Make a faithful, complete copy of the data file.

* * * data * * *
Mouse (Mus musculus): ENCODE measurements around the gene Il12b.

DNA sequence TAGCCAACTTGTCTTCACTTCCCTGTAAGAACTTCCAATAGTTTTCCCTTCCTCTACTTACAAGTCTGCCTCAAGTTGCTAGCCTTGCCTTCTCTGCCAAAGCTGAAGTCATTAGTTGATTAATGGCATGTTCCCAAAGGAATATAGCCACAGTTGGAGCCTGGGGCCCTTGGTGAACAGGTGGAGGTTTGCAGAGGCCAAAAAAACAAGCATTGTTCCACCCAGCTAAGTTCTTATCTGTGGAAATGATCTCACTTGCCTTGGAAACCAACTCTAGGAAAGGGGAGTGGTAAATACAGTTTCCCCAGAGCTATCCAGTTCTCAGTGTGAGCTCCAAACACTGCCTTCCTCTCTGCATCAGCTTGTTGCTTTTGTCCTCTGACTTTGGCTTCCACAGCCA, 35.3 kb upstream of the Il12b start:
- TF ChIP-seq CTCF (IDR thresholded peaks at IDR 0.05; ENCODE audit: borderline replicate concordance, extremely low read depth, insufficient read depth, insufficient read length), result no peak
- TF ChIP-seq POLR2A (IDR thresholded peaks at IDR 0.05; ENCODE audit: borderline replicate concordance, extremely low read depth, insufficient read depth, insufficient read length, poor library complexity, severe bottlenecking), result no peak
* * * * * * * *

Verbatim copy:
Mouse (Mus musculus): ENCODE measurements around the gene Il12b.

DNA sequence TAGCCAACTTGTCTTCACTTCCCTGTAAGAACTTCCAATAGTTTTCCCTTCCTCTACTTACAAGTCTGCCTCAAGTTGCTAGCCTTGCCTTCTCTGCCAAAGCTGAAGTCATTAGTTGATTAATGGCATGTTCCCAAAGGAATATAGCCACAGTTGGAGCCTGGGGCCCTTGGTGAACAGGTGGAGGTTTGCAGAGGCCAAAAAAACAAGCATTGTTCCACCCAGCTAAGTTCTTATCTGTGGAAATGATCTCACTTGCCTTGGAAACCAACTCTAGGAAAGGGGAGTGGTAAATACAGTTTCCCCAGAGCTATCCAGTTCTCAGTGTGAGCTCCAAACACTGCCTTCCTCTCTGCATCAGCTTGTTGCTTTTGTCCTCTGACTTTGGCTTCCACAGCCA, 35.3 kb upstream of the Il12b start:
- TF ChIP-seq CTCF (IDR thresholded peaks at IDR 0.05; ENCODE audit: borderline replicate concordance, extremely low read depth, insufficient read depth, insufficient read length), result no peak
- TF ChIP-seq POLR2A (IDR thresholded peaks at IDR 0.05; ENCODE audit: borderline replicate concordance, extremely low read depth, insufficient read depth, insufficient read length, poor library complexity, severe bottlenecking), result no peak